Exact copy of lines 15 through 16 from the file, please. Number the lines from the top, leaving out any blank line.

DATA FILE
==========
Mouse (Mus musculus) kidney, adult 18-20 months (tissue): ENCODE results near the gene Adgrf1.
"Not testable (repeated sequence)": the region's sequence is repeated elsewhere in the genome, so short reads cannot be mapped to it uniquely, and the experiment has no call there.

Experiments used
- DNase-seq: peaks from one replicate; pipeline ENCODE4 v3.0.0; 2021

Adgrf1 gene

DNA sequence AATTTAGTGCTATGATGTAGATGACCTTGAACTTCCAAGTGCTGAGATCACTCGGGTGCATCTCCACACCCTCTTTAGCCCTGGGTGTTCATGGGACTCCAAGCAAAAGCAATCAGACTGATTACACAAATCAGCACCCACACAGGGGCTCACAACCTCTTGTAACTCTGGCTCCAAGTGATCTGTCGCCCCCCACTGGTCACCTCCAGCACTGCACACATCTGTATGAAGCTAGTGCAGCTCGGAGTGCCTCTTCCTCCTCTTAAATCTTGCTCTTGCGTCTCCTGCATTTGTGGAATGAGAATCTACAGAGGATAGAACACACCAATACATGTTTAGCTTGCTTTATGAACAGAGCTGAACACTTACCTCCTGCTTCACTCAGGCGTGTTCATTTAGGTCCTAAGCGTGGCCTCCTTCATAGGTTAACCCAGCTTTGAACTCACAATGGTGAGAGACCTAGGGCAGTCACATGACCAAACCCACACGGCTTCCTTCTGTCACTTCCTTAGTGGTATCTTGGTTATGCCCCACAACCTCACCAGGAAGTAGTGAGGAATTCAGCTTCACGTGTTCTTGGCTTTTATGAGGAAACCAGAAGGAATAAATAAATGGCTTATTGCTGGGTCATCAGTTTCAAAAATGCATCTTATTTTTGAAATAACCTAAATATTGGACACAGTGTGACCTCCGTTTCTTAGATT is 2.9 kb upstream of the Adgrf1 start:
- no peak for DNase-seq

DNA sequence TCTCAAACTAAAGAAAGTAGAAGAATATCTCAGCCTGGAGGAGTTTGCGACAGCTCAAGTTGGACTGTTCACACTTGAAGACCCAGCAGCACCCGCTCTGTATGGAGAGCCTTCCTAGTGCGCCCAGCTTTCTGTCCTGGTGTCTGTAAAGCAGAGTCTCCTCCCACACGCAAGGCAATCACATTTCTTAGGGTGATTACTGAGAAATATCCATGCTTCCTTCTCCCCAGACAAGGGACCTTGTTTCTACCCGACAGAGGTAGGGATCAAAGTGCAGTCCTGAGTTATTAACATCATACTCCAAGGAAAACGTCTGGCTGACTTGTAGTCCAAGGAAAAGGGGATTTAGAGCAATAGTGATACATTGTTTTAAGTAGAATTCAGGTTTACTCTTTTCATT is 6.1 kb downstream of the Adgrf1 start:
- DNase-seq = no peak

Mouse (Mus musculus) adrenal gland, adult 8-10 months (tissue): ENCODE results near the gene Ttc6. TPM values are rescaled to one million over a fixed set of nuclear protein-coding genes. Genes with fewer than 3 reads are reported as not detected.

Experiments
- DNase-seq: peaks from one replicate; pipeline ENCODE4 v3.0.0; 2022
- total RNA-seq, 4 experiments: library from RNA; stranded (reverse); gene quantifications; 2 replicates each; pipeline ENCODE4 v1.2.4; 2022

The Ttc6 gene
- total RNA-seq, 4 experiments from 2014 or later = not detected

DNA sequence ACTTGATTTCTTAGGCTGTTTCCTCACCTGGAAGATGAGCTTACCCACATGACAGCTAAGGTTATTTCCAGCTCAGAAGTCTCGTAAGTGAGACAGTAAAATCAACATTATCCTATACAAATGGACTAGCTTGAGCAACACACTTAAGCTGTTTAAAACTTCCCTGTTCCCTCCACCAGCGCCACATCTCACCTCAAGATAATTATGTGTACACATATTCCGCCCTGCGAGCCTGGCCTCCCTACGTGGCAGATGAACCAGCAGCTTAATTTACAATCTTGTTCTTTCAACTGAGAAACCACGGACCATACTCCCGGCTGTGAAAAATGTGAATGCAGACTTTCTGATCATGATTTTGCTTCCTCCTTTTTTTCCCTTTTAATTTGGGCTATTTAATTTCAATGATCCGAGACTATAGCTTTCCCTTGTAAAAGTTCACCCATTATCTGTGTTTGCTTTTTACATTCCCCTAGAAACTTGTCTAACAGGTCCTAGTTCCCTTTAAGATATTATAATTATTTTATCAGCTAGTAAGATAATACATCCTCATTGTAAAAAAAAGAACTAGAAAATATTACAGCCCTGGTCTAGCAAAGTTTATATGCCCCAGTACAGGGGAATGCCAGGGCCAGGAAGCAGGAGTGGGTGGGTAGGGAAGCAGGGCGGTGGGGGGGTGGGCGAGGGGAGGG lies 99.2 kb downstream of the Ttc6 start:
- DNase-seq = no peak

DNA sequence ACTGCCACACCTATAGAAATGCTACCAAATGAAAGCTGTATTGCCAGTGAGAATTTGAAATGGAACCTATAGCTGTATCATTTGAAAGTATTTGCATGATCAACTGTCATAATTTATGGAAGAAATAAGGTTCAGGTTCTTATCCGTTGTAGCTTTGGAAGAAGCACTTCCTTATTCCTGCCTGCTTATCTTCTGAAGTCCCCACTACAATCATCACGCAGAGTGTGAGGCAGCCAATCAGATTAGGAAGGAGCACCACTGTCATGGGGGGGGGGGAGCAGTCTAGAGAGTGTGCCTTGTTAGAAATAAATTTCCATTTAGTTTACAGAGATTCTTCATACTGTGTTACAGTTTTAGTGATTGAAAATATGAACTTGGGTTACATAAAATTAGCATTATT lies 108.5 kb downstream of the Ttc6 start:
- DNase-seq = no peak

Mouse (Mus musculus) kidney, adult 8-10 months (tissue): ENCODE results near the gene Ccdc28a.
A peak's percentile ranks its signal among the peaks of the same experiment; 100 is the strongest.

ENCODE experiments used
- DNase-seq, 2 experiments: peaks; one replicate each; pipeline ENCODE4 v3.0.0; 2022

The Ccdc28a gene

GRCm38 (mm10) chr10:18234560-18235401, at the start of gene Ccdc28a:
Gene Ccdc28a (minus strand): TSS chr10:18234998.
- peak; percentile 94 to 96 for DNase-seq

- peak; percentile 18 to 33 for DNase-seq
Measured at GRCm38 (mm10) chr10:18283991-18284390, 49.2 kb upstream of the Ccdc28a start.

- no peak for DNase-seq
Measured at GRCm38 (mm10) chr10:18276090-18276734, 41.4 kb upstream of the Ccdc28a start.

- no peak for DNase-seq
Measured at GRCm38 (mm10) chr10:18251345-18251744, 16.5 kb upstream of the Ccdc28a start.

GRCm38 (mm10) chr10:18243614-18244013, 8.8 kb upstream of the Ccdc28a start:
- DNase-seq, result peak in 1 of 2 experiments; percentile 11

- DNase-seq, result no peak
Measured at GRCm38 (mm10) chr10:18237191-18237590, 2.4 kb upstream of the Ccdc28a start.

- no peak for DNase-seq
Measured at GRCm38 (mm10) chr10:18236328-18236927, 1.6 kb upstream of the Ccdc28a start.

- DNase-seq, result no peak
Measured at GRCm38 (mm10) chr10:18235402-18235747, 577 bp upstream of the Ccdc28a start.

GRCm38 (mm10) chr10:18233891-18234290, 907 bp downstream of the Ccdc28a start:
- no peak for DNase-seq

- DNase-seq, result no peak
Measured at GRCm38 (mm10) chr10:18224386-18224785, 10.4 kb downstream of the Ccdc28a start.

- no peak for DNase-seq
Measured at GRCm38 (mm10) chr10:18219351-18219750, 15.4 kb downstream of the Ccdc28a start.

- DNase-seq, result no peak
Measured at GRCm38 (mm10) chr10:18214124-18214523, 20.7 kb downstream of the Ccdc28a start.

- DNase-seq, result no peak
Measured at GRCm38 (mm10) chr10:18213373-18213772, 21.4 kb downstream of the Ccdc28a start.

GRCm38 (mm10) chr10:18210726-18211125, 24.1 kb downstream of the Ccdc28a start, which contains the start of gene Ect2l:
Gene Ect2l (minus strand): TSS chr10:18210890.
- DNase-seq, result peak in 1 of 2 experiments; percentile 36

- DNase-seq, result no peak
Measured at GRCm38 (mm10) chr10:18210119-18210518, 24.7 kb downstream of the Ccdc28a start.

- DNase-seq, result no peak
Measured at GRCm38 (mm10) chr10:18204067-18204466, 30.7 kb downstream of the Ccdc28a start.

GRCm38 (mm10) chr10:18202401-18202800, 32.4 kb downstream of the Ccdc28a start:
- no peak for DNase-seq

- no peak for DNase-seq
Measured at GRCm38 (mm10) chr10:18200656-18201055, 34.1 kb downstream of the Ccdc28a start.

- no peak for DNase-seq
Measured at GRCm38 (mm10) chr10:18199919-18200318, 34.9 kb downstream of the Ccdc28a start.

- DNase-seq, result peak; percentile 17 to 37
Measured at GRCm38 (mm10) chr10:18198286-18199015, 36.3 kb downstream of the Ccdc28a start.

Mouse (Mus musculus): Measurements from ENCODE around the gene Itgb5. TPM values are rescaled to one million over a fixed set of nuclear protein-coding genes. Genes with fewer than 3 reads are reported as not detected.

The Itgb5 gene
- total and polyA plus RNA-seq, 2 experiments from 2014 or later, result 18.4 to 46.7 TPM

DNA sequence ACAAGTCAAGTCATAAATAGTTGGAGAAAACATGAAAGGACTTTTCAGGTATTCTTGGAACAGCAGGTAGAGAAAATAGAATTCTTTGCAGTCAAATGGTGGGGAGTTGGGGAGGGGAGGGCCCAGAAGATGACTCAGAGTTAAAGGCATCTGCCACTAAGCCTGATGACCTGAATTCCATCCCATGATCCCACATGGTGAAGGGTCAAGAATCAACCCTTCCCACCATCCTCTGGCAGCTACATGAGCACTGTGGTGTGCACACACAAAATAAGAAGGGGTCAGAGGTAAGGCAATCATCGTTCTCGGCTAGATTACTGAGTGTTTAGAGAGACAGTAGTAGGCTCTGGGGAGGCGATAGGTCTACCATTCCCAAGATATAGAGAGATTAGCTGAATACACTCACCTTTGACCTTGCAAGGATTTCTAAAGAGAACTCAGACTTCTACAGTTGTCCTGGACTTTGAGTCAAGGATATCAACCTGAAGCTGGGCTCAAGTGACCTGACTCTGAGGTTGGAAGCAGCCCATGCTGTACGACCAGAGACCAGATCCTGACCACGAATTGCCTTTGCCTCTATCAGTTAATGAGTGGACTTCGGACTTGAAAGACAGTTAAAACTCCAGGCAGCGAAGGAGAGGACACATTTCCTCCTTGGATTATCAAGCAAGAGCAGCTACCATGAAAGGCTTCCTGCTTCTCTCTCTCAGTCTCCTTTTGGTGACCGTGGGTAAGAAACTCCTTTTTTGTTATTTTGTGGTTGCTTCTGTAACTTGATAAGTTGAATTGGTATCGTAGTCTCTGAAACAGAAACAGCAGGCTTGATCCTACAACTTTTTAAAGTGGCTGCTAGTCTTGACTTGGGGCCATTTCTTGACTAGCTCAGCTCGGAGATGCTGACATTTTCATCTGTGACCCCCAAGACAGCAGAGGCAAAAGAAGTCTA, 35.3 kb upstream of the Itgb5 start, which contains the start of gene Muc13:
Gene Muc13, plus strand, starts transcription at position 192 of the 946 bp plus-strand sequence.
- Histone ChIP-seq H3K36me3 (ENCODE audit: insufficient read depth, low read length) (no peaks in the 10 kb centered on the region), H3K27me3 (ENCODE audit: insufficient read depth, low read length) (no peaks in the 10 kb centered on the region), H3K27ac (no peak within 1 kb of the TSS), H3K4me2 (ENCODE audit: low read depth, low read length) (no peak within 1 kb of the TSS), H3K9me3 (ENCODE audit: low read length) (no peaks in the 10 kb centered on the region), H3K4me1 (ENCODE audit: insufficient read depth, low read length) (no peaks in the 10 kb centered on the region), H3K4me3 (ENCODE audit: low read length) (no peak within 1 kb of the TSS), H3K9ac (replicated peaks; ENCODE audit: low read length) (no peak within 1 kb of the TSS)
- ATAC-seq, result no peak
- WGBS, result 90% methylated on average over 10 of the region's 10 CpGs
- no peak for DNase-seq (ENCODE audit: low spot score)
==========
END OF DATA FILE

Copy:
- total RNA-seq, 4 experiments from 2014 or later = not detected

DNA sequence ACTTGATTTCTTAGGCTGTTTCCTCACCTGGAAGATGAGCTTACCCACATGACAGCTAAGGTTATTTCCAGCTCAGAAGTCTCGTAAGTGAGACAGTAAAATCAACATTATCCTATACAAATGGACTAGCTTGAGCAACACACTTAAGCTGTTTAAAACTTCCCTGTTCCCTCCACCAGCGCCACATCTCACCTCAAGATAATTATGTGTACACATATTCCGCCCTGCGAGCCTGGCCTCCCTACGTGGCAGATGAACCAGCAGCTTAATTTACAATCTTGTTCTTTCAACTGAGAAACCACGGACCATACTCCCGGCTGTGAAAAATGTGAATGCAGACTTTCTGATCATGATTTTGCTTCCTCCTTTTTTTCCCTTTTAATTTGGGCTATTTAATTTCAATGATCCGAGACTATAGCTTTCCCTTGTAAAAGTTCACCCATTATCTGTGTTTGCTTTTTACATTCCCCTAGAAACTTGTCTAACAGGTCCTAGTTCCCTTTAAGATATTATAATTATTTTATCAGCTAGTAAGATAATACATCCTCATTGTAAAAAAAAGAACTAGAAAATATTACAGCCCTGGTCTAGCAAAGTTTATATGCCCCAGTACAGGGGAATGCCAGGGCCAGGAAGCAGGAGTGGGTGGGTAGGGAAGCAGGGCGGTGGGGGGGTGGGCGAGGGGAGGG lies 99.2 kb downstream of the Ttc6 start: